It’s September, which for me signals the autumn migration season of warblers and other neotropical birds. The warblers are a family of small songbirds that also happens to be the main reason I enjoy bird watching. Although warblers can be a challenge to observe and a puzzler to identify, they’re bundles of multi-colored feathers brimming with high-octane energy as they forage in treetops, along woodland edges, in weedy fields and around ponds and streams.

Like all migrating birds, warblers face numerous obstacles and hazards as they fly back south every fall after spending most of the spring and the entire summer spread across the United States and Canada for the season of nesting and raising young. Storms, such as the recent Hurricane Hermine, can be a hazard. Predatory raptors, like peregrine falcons and merlins, follow the migration routes and pick off various migrants. Even something as mundane as a window pane can bring a tragic halt to migration each year for thousands of our smaller songbirds.

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Photo Courtesy of Dianna Lynne Tucker           This worm-eating warbler perched on a flower pot while recovering from an impact with a window.

I recently received an email from Chris Soto, a fellow member of the Lee and Lois Herndon Chapter of the Tennessee Ornithological Society. Her sister, Dianna Lynne Tucker, resides in Elizabethton, Tennessee, near Holston Mountain. Her home has a yard that is a magnet for a variety of songbirds. One of the birds passing through her yard had an unfortunate impact with a window. Chris and Dianna already suspected the identity of the bird, but they emailed me asking for help to confirm it. I concurred that the bird was a worm-eating warbler.

“After a brief rest, the bird recovered,” Chris noted in the email. I always like a story with a happy ending.

The scientific name for this warbler is interesting. The worm-eating warbler, or Helmitheros vermivorum, is in a genus of one. It’s the only species contained within the genus. Vermi means “of or relating to worms” while vorum is related to eating. Hence, vermivorum is quite literally an “eater of worms.” The worms in this warbler’s diet, however, are not earthworms. Instead this bird feeds on caterpillars, the larval form of moths and caterpillars. The worm-eating warbler has one unusual foraging method to look for caterpillars. This warbler will often cling to a cluster of dead leaves while probing into the tangle to seek out any concealed caterpillars, as well as small insects and spiders. All in all, the worm-eating warbler doesn’t feed any more exclusively on caterpillars than other warblers.

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Photo Courtesy of Dianna Lynne Tucker         Like other songbirds, the migratory worm-eating warbler faces many perils during its annual fall migration.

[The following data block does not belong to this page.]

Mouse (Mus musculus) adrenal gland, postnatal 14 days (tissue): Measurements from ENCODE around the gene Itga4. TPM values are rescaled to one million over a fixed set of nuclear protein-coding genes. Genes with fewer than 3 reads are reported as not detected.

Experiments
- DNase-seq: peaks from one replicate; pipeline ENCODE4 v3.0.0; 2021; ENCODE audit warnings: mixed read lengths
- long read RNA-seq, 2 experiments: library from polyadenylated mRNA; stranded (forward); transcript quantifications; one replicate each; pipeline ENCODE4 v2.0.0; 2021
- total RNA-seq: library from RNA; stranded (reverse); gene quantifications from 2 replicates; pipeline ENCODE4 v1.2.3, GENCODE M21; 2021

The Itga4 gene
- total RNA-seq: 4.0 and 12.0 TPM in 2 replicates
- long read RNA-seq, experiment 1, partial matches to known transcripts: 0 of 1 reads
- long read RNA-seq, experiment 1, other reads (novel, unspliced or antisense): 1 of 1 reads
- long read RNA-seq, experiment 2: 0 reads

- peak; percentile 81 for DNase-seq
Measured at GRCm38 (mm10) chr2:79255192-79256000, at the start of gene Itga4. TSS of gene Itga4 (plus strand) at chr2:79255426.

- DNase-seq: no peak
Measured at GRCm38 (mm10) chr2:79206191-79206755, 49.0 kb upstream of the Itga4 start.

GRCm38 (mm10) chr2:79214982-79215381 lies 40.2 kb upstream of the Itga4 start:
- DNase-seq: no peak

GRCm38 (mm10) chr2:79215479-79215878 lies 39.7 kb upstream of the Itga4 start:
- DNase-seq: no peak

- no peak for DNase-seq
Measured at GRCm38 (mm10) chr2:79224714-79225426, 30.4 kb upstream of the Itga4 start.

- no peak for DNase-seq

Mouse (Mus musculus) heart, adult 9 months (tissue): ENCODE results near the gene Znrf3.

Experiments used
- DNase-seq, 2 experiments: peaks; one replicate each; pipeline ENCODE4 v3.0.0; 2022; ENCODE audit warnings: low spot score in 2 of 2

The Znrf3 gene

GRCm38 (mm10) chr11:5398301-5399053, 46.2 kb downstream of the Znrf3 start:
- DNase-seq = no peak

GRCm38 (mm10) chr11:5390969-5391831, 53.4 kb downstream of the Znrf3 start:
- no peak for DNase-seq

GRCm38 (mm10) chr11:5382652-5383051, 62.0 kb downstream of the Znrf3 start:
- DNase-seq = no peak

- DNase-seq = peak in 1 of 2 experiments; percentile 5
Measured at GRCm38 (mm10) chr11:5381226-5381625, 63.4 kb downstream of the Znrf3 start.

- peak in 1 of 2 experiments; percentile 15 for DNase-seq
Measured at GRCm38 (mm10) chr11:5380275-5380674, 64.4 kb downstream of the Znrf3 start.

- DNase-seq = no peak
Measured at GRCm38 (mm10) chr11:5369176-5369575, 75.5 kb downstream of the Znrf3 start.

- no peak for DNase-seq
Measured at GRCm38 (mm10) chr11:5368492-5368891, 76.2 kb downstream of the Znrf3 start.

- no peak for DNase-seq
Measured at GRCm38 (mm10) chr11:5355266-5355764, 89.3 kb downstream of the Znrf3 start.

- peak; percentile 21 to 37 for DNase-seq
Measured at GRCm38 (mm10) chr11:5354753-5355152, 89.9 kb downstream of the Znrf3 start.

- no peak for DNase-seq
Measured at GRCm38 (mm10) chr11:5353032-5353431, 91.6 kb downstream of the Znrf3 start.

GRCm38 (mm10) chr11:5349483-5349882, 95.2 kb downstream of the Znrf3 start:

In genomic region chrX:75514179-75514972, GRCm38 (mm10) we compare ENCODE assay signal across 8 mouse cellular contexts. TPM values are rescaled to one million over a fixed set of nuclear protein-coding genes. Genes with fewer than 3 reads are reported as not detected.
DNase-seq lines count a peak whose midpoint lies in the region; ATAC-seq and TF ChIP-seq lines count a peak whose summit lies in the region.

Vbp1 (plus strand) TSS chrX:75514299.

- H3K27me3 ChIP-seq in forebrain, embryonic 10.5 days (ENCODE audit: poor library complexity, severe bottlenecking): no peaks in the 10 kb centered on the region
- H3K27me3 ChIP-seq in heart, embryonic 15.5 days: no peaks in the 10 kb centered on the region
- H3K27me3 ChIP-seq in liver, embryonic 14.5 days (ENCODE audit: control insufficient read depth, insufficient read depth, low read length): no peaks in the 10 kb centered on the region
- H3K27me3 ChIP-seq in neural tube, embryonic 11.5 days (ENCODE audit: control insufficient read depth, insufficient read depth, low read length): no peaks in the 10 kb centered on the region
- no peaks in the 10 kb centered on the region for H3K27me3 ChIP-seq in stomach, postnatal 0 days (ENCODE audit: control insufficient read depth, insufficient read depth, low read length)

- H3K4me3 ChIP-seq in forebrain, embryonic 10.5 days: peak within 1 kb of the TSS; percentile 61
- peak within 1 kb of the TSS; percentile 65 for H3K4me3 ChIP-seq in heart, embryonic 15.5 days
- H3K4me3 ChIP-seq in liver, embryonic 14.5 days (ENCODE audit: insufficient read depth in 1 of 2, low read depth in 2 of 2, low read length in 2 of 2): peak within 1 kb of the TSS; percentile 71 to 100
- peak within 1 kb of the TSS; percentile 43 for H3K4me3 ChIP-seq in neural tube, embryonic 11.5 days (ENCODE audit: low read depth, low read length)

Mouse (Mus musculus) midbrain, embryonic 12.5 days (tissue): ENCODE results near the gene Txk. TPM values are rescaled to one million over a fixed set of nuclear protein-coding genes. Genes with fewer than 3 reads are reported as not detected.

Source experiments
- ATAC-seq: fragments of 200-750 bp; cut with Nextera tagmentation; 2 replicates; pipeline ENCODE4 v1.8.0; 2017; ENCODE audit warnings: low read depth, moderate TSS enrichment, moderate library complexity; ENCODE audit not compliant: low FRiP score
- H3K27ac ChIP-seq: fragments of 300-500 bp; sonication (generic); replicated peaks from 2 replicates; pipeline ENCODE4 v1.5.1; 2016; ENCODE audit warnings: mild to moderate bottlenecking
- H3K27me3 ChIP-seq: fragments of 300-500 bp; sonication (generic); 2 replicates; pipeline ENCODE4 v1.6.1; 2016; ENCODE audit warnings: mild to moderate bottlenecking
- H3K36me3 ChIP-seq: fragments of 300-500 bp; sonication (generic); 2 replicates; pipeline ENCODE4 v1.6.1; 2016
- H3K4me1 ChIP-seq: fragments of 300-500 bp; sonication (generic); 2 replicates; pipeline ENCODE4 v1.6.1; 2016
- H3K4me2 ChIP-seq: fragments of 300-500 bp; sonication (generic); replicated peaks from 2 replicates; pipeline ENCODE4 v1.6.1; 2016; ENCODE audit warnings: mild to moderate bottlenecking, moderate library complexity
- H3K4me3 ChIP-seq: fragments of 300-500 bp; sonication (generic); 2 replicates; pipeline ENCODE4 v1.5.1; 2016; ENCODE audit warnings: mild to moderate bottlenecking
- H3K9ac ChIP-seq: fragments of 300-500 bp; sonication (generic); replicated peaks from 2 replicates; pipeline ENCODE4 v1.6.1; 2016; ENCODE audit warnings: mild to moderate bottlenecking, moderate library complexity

This warbler’s non-musical song is a dry trill that compares with the songs of chipping sparrows and dark-eyed juncos. Since these other birds can be found in similar habitats, it can be a bit of a challenge for beginners to identify this warbler by sound alone. The worm-eating warbler isn’t one of the more colorful members of the family. It has a subtle beauty, however, with a plumage of brown and buff feathers. The most distinctive part of its appearance are the black stripes that run along the crown and a dark stripe through the eye. This warbler has a pinkish bill. Both males and females look alike.

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Photo Courtesy of Brian Rovira                        This worm-eating warbler recovered after striking a window at the home of Brian Rovira in Unicoi, Tennessee.

According to the website All About Birds, the oldest worm-eating warbler ever documented was a male that was at least eight years, one month old when he was recaptured and rereleased during banding operations in Connecticut. I’ve seen fewer of this particular warbler over the past ten years, but the overall population figures for this species have actually trended slightly upward. The worm-eating warbler’s population is concentrated in the southeastern United States. It favors deciduous woodland habitat with shaded banks, steep gullies and ravines. The habitat around my home must have changed enough that they are no longer a frequent visitor. The worm-eating warblers will migrate to Mexico and Central America this fall, electing to spend the winter months in warmer terrain.

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Early American naturalist and painter John James Audubon painted the worm-eating warbler in company with some native butterflies.

Warblers and their active lifestyles can be a challenge for human observers. Nevertheless, it’s worth the effort to seek out these colorful, energetic and interesting songbirds. Many people like to look for returning spring warblers, but I’ve always found the fall season the best time to look for these birds. September is the month when the majority of these warblers will migrate through our region. Warblers ignore offerings of seeds at our feeders, but a bird bath, ornamental fountain, pond or stream is like a magnet drawing these migrants to stop, enjoy a cool drink and a vigorous splash in the inviting water.

Keep a pair of binoculars at hand and your eyes open. If you’d like to share your observations of migrants passing through your yard this fall, I’d love to hear from you.

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Bryan Stevens lives near Roan Mountain, Tennessee. To learn more about birds and other topics from the natural world, friend Stevens on Facebook at https://www.facebook.com/ahoodedwarbler. He is always posting about local birds, wildlife, flowers, insects and much more. If you have a question, wish to make a comment or share a sighting, email ahoodedwarbler@aol.com.

Woman gets glimpse into life of a nesting ruby-throated hummingbird

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Photo Courtesy of Donna Ottinger                        This nest, filled with two tiny eggs, was discovered in a maple tree in a Bluff City yard by Donna Ottinger.